Sorry about your broken heart Lisa, but it sounds as if your beau recognized he just wasn’t cut out to be your partner for life. And if he felt that way, he probably would not have been a good one for you if he had stayed. Perhaps he did you a favor even though it doesn’t feel that way now.

  8. 28
    vlh

    >>

    Probably the same island I’ve been on. I am VERY painfully shy, and it is oppressive. I can imagine EXACTLY what this man is going through (though I am a woman). I find it very easy to converse with men I do not find attractive, but my throat clamps shut and goes dry and my palms sweat and I actually feel physically faint if a guy I am attracted to makes even the slightest move to speak to me (and yes there is one in the office where I work at the moment: and I want like CRAZY to date him but my knee-jerk shyness response is to clam up when he tries to approach me — I’m 99% certain he likes me too, and he seems to have told most of the people in my department that he likes me, but they aren’t allowed to tell me – I’m just overhearing bits of phone conversations over the next cubicle and I’m putting two and two together). I am 39 and have never been in a relationship either. My longest psuedo-relationship was when I dated a creepy engineer (whom I met on match.com) with a drooling problem for about 3 months, 5 years ago, but I don’t count that as a “relationship” since it consisted of about 4 or 5 dinner-movie dates (and he was stone dead quiet – no conversation!!) and one very blah makeout session fully clothed (during which the drooling became a major turnoff issue), after which I didn’t call him again, and he only emailed me once (6 weeks later) to find out why I didn’t call (!!!). But back to my story. This shyness problem was a serious issue in college (during which time I fell head over heels for a guy, but wasn’t EVER able to speak to him! How pathetic is that!), and most dates I have been on were one-date wonders – with men I found nice and pleasant, but wasn’t attracted to. I think men know when you don’t find them attractive and there’s no chemistry, because no matter how polite and nice to them I am, they never ask me out on a second date. I’ve decided the shyness problem is an overwhelmingly negative behavioral issue that is seriously affecting my quality of life. It is a conditioned response to something that must have happened to me in my childhood. I don’t control it; it definitely controls me. I want to resolve it quickly and effectively, so I have started doing hypnotherapy to overcome my shyness, to feel more confident and relaxed around men and so on. I am certain I am not the only painfully shy single person out there (I’m also certain a lot of people are dating online, b/c they also can’t cut it socially in the real world for whatever reason). We need help changing our conditioned responses in social situations, not further criticism that makes us feel even more incompetent and reinforces the negative messages we are ALREADY telling ourselves (believe me).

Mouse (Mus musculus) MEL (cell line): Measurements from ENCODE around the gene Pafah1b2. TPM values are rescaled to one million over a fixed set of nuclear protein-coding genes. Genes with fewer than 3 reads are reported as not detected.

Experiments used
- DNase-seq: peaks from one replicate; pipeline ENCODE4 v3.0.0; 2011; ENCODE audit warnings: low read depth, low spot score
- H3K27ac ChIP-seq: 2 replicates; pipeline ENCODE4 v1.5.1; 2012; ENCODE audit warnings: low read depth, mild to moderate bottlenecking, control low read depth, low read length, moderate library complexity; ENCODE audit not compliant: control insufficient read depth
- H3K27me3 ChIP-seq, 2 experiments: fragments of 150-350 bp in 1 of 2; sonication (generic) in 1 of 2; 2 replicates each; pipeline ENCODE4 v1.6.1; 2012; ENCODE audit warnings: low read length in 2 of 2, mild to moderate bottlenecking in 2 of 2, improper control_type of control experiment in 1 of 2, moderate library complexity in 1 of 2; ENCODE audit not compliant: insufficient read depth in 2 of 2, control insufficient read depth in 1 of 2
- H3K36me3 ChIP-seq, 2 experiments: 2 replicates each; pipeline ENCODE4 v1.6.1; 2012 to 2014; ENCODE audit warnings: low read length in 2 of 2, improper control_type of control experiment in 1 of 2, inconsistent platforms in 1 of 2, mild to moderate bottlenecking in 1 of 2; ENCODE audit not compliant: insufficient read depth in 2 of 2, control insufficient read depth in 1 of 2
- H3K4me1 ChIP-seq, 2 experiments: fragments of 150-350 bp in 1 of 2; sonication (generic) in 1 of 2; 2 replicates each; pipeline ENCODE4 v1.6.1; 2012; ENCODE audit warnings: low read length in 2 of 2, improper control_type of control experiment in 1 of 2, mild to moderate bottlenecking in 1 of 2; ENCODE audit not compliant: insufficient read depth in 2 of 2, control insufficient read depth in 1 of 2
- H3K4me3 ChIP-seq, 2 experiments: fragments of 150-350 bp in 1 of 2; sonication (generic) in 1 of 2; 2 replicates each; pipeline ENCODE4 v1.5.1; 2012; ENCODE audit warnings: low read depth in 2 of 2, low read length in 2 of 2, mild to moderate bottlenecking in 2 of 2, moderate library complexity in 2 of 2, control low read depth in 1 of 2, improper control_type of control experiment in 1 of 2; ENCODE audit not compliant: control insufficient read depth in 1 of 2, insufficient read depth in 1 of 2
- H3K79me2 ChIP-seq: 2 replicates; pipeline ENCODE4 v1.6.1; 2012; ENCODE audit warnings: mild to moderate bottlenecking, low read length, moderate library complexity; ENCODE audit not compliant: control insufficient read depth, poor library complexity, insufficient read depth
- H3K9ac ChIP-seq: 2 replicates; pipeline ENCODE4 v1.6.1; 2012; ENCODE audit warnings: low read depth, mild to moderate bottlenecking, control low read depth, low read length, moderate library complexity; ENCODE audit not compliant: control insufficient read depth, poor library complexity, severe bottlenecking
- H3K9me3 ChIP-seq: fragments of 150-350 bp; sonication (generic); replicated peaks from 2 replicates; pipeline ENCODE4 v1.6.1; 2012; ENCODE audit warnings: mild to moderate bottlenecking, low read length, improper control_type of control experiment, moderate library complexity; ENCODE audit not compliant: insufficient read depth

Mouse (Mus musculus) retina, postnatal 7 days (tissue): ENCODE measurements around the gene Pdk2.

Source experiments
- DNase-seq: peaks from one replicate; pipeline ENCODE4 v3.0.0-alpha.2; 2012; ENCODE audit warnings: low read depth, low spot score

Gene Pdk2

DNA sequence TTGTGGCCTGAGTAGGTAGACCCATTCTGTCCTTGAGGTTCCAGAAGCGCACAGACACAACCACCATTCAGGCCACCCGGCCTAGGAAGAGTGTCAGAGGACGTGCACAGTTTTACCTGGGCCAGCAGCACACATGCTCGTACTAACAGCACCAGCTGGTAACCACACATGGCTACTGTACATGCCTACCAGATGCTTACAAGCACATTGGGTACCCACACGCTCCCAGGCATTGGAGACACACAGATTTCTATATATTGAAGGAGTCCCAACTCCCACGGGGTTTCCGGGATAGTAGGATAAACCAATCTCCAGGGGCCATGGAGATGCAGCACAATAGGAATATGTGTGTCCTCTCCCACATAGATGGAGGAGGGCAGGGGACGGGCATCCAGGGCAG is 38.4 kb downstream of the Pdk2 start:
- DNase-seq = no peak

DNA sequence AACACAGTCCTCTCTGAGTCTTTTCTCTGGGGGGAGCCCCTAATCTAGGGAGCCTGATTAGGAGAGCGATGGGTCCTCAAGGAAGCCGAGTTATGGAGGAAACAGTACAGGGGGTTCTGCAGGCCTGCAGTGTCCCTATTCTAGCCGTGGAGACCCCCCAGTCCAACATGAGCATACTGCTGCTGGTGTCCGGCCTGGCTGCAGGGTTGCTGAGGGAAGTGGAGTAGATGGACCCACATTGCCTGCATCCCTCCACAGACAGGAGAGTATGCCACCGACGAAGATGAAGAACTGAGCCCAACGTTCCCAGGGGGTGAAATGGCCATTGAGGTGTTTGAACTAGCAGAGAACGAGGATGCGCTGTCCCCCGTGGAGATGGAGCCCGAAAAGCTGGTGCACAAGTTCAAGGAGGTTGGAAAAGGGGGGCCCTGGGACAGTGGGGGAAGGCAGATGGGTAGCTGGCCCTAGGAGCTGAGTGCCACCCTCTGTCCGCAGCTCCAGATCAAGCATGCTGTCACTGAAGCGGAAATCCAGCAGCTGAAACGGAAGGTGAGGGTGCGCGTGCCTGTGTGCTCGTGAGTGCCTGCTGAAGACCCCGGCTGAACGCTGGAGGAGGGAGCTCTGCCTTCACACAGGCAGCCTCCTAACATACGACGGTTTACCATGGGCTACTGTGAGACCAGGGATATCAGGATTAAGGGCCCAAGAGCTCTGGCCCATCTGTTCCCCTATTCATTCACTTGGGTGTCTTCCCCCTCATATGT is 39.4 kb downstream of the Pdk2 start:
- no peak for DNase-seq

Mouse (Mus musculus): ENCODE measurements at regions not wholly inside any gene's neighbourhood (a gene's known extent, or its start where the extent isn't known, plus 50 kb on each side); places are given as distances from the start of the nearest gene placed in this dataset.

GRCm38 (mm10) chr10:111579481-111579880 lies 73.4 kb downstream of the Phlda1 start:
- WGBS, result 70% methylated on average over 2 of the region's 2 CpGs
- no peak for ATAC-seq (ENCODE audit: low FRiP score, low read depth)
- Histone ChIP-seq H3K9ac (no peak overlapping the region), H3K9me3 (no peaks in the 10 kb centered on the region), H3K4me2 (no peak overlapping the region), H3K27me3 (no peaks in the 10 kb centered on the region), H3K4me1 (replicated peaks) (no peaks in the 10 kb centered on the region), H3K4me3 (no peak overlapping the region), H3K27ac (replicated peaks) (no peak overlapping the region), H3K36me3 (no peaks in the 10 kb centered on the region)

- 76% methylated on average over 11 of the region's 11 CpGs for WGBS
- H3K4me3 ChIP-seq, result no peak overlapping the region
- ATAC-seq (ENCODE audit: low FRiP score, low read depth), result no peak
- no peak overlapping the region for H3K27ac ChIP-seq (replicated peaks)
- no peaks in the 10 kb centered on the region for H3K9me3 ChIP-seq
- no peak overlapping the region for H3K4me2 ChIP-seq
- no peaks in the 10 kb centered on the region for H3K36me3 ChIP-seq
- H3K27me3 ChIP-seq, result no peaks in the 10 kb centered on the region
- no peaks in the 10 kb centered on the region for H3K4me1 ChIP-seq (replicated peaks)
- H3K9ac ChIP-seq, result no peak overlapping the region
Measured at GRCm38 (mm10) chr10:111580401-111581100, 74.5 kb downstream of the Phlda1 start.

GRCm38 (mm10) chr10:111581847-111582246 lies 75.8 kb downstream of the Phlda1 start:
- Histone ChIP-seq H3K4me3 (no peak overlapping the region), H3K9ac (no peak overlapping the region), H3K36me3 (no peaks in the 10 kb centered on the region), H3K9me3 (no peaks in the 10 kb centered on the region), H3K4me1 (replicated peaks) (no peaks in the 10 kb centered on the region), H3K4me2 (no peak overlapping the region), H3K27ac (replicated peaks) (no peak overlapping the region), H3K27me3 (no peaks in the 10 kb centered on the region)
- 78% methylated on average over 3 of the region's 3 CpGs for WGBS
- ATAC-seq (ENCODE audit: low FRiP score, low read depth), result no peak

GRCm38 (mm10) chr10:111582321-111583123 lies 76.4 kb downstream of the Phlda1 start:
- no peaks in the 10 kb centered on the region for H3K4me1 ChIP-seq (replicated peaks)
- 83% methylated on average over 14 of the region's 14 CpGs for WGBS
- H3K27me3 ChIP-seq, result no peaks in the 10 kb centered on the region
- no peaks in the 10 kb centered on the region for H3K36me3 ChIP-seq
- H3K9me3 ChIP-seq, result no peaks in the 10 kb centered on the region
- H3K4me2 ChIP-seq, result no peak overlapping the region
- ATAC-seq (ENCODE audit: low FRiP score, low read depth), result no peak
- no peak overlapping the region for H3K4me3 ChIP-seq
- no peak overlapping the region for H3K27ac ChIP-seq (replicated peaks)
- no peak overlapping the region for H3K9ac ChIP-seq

As to what the guy should say, I find it’s best to tell people “it’s been so long I feel like a virgin all over again” (cue laughter) or “no relationship worth remembering, and life’s too short to dwell on past disappointments” (does that sound upbeat enough?).

    Really, this guy’s problem is not what to say, but how to feel better about himself – how to feel competent at dating and relationships. That’s not something you can ridicule someone into feeling. It takes therapy. Personally, I don’t have years and bottomless income to waste on psychotherapy, so I choose hypnosis, which is cost-effective and fast: it’s giving me some quick results already. I recommend it to other singles on this board as well as the guy in the story.

  9. 29
    Michael Ejercito

    Robert,

    There are a few things you should disclose, like whether you have been married before and whether you have had kids and the general vicinity you live in. (Obviously from your post, you were never married.)

    If you are asked further details, such as if you have ever had any sort of relationship other than a marriage, or your address, tell them that you do not want to answer until you feel you can trust them.

  10. 30
    Tom Lee

    You need to ready for a realionship, before you enter inot one.

  11. 31
    Joseph

    Just say “spoilers” and smile. Don’t worry so much. 9/10 the date won’t like you anyway and there’ll be no chemistry*, so relax and enjoy the train wreck. (35 and no relationship experience, dude, the deck is stacked so far against you, it isn’t even funny). If you want to date, work two jobs, or find a better income, spend all that money on fancier clothes and a car, and start by finding a shallow gold digger, then work your way up. Resist the temptation to give out tons of compliments or buy your date gifts in the beginning. Yes, it is shallow.
    *Unless you are a rock musician, or a CEO of something.

  12. 32
    Karl R

    Joseph said: (#32)
    “35 and no relationship experience, dude, the deck is stacked so far against you, it isn’t even funny”

    I reached 29 without any significant relationship experience. Then I had my first serious relationship and made a “surprising” discovery: